You should chew your food until it becomes small enough to swallow easily, so your stomach should not work too hard. Digestion starts in the mouth.
Saliva contains amylase, an enzyme that helps chemical degradation of food. There is also mechanical digestion, the physical action of destroying food. If the food does not stay long enough in the mouth, it is not exposed to amylase to break down carbohydrates – there is little carbohydrate digestion in the stomach and if the food gets there without being properly digested, the stomach has to work harder. There are also some things the stomach can not absorb. If food pieces enter the upper part of the small intestine, they can lead to swelling and discomfort.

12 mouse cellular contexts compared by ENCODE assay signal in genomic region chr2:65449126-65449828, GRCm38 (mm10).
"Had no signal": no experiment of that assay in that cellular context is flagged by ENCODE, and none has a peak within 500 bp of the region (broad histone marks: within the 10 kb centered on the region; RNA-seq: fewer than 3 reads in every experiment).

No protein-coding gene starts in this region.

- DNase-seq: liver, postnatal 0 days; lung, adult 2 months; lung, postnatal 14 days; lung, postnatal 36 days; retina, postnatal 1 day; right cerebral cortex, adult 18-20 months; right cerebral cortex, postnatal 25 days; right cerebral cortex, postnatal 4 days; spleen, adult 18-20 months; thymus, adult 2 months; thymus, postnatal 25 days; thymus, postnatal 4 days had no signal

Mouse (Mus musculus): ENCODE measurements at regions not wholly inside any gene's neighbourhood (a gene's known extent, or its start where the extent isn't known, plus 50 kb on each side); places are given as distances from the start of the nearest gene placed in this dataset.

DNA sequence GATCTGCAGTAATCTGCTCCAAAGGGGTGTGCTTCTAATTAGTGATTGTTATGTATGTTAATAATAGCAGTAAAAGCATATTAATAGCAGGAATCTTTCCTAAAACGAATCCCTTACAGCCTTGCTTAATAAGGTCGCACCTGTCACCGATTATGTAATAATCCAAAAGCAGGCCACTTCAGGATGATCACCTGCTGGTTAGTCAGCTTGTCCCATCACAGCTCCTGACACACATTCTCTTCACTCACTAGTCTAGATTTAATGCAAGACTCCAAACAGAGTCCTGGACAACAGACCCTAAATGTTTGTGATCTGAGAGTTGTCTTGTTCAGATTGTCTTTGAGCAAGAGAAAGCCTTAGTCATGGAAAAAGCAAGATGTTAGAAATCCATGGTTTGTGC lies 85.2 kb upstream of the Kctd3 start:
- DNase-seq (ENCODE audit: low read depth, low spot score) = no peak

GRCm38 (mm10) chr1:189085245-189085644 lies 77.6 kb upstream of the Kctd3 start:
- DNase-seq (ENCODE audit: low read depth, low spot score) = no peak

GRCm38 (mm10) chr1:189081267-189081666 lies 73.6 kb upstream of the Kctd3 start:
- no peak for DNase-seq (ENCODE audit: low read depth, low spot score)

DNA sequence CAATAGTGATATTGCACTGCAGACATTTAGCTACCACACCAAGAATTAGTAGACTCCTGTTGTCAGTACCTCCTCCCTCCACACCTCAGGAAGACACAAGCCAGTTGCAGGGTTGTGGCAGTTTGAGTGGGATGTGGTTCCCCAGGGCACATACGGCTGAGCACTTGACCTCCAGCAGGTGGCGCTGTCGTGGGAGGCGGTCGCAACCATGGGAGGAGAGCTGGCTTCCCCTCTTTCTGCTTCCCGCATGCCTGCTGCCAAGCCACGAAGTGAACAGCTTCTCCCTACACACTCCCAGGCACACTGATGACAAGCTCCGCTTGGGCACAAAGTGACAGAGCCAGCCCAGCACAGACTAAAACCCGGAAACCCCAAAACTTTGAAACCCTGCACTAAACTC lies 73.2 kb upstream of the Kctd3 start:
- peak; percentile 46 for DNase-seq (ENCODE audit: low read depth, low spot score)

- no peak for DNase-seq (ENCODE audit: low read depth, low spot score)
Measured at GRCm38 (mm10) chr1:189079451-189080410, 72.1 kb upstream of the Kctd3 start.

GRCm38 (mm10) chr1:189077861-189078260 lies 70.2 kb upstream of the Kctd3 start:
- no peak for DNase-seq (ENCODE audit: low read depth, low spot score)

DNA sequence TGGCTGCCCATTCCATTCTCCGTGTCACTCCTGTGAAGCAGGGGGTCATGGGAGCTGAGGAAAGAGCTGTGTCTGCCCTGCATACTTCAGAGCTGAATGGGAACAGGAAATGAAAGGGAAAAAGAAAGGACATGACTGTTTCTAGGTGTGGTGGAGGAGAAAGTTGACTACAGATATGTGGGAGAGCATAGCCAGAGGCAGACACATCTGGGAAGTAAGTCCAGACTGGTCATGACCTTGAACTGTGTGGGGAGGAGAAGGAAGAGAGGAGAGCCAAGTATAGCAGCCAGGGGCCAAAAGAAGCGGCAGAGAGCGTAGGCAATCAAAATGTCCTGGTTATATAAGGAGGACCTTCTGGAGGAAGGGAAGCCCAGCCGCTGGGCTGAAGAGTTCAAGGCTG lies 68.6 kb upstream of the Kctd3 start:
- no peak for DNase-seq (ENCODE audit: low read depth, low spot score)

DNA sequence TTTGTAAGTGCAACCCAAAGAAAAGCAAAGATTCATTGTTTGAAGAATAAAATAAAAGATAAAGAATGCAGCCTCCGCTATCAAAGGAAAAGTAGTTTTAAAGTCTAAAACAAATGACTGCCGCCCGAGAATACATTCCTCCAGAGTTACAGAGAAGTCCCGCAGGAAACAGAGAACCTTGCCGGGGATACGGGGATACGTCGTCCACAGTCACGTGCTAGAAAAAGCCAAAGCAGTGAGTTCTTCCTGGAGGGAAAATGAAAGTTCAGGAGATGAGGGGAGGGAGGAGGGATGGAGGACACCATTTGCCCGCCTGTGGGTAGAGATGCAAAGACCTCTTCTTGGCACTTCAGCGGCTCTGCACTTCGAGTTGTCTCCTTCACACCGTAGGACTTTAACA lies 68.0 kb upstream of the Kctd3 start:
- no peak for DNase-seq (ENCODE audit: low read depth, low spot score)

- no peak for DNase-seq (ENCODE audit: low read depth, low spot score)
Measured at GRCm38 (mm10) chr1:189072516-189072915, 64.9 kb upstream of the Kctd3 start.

Instead of advising an absolute number of times to chew your food, I recommend people put their food or utensils between the bites – when you finish chewing and swallowing, take your utensils and take the next bite. There is something that calls for urgency when the fork is full of food in front of your face, waiting to get into your mouth, which makes you think you need to finish your food faster. Delivering your utensils between bites can give you a feel when the food is chewed enough.
Joe Travers, Nutritionist at the London Dietitian and Author of the Low-Fat Diet, he spoke to Tolani Idris